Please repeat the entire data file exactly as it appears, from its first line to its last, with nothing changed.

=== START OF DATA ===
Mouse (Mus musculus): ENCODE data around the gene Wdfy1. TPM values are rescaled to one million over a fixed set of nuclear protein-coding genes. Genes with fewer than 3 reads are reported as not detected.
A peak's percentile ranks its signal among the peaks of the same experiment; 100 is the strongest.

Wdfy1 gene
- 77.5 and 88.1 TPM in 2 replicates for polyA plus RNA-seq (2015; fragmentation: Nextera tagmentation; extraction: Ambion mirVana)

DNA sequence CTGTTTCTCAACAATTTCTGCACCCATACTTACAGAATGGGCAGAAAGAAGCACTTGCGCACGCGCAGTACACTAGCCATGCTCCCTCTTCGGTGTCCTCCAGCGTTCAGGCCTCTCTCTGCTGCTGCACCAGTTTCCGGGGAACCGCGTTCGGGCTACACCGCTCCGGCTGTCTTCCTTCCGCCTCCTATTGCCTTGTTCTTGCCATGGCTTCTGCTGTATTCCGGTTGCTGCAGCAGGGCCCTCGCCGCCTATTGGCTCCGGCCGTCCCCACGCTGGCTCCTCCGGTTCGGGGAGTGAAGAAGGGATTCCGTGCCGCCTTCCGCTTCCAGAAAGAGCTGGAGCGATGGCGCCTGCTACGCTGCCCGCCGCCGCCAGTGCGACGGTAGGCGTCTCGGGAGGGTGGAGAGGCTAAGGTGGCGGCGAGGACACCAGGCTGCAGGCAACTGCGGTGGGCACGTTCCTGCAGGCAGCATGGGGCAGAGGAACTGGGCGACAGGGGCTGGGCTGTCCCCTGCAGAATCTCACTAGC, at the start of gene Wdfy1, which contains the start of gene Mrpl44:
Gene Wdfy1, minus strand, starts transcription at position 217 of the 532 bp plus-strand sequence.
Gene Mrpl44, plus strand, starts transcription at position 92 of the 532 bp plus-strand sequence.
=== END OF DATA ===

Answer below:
Mouse (Mus musculus): ENCODE data around the gene Wdfy1. TPM values are rescaled to one million over a fixed set of nuclear protein-coding genes. Genes with fewer than 3 reads are reported as not detected.
A peak's percentile ranks its signal among the peaks of the same experiment; 100 is the strongest.

Wdfy1 gene
- 77.5 and 88.1 TPM in 2 replicates for polyA plus RNA-seq (2015; fragmentation: Nextera tagmentation; extraction: Ambion mirVana)

DNA sequence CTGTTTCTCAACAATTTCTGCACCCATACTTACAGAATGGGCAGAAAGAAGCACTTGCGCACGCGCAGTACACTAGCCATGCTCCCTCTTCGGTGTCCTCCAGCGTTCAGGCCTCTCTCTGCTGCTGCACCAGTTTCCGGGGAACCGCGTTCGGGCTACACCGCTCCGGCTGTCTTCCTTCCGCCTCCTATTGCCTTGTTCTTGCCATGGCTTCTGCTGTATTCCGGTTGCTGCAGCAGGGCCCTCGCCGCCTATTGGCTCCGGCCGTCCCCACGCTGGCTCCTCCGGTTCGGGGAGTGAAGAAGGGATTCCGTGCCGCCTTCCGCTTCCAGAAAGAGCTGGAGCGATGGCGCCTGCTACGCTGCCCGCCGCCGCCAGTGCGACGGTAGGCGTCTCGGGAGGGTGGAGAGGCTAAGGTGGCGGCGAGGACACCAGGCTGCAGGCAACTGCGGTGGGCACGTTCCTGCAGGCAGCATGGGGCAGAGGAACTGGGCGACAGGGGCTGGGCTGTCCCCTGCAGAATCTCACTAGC, at the start of gene Wdfy1, which contains the start of gene Mrpl44:
Gene Wdfy1, minus strand, starts transcription at position 217 of the 532 bp plus-strand sequence.
Gene Mrpl44, plus strand, starts transcription at position 92 of the 532 bp plus-strand sequence.